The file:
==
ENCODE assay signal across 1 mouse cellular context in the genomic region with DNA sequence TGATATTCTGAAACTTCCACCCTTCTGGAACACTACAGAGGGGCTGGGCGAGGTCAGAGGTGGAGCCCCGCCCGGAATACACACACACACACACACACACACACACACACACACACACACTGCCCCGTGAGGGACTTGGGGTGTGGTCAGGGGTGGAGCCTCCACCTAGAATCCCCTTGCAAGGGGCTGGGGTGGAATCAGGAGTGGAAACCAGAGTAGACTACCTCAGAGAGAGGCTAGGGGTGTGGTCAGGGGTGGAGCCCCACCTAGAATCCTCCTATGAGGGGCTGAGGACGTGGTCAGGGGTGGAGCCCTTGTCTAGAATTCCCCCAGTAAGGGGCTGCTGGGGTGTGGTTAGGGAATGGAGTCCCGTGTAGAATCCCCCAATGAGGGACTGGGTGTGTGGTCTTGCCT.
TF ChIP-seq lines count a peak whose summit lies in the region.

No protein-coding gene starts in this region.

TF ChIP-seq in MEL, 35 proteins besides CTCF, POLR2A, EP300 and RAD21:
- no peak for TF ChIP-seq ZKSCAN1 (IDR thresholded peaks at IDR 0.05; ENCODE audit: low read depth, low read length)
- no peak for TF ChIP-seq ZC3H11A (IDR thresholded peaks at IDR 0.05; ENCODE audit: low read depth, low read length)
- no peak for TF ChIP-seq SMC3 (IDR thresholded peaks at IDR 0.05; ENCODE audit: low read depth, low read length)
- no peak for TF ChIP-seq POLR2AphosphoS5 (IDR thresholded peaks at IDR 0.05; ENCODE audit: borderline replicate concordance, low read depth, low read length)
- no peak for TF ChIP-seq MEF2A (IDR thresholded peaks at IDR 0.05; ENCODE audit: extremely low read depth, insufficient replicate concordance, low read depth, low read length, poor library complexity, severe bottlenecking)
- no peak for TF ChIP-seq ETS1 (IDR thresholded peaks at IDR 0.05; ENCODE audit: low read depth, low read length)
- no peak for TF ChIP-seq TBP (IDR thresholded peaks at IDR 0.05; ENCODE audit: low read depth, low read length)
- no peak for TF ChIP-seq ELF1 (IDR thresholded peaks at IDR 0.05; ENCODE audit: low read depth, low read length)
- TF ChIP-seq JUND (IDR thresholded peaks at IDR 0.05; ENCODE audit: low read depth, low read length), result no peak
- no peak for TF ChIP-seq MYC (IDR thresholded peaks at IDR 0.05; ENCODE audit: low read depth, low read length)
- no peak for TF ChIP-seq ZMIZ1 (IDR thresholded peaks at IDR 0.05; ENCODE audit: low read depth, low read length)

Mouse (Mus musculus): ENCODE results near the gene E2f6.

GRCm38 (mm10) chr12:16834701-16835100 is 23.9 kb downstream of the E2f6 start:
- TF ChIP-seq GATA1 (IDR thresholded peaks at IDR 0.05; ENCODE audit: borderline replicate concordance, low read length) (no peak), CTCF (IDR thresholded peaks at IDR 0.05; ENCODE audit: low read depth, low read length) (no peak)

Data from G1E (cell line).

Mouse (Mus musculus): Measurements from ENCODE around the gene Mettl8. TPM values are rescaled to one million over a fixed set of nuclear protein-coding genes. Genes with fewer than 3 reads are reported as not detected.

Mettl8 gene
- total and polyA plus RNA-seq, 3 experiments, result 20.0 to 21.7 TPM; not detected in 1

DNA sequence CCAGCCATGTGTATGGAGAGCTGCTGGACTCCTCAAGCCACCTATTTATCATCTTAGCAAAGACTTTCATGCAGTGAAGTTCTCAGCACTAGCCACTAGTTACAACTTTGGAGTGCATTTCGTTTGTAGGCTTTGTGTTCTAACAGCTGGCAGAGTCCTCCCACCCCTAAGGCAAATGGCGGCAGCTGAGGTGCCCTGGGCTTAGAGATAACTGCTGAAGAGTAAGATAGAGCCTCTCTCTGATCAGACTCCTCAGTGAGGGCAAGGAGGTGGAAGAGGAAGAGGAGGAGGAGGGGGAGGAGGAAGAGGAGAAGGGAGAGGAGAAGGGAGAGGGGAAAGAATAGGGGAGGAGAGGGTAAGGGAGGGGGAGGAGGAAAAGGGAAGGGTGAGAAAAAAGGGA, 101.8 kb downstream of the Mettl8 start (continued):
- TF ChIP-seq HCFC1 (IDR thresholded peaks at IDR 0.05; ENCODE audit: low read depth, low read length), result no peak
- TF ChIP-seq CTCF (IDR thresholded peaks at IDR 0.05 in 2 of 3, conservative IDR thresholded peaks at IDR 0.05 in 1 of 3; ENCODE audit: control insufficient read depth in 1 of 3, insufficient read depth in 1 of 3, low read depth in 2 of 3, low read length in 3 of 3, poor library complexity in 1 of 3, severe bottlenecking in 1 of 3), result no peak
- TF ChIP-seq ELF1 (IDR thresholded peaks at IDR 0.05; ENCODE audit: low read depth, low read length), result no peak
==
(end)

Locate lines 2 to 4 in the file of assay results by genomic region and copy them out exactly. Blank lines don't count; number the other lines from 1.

TF ChIP-seq lines count a peak whose summit lies in the region.

No protein-coding gene starts in this region.

TF ChIP-seq in MEL, 35 proteins besides CTCF, POLR2A, EP300 and RAD21: